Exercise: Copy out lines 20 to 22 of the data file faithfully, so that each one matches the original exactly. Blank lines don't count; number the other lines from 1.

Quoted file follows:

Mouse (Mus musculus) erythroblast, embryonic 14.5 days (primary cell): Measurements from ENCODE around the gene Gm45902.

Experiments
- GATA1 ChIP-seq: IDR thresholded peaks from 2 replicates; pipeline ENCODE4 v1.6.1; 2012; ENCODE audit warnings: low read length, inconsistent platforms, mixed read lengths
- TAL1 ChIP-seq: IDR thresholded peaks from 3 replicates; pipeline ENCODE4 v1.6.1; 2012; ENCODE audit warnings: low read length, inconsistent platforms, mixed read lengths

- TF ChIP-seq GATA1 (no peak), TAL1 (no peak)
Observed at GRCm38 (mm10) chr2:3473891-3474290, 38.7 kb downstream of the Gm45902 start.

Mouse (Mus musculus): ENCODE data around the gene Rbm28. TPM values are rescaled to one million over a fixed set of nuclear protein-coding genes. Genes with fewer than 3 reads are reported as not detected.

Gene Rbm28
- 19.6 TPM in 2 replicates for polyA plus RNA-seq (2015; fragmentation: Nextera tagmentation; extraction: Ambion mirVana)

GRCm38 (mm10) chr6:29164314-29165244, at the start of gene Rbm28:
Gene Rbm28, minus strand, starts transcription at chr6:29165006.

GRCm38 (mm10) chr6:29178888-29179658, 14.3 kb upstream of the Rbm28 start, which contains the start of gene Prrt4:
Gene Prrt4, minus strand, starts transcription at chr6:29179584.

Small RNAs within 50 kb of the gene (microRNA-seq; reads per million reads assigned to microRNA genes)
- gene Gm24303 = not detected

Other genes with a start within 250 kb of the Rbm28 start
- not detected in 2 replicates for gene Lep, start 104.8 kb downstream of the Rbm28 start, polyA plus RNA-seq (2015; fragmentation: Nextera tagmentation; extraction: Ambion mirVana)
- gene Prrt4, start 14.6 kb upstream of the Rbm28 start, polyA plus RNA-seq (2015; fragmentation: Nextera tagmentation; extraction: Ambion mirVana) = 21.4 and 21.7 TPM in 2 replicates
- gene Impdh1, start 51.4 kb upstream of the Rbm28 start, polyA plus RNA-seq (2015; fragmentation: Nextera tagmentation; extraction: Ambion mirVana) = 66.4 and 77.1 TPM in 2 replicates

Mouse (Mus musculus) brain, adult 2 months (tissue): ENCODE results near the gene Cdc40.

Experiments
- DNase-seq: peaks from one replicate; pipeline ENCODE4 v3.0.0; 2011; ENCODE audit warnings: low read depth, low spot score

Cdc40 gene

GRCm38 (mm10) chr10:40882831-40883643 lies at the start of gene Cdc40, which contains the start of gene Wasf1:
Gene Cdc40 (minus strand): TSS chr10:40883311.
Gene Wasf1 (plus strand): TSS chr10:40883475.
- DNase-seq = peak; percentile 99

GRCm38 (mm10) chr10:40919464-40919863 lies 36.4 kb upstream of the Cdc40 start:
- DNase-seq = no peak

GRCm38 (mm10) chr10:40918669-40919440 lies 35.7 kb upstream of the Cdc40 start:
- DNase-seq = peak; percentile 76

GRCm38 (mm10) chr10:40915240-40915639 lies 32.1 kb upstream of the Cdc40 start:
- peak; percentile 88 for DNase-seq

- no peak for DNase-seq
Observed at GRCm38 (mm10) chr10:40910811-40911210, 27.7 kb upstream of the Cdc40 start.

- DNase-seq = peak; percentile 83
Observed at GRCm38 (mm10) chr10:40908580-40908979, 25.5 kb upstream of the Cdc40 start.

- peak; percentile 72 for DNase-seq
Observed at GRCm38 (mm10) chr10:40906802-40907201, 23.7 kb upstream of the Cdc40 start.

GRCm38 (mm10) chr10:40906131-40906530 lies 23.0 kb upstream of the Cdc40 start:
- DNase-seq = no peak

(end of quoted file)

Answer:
Mouse (Mus musculus) brain, adult 2 months (tissue): ENCODE results near the gene Cdc40.

Experiments
- DNase-seq: peaks from one replicate; pipeline ENCODE4 v3.0.0; 2011; ENCODE audit warnings: low read depth, low spot score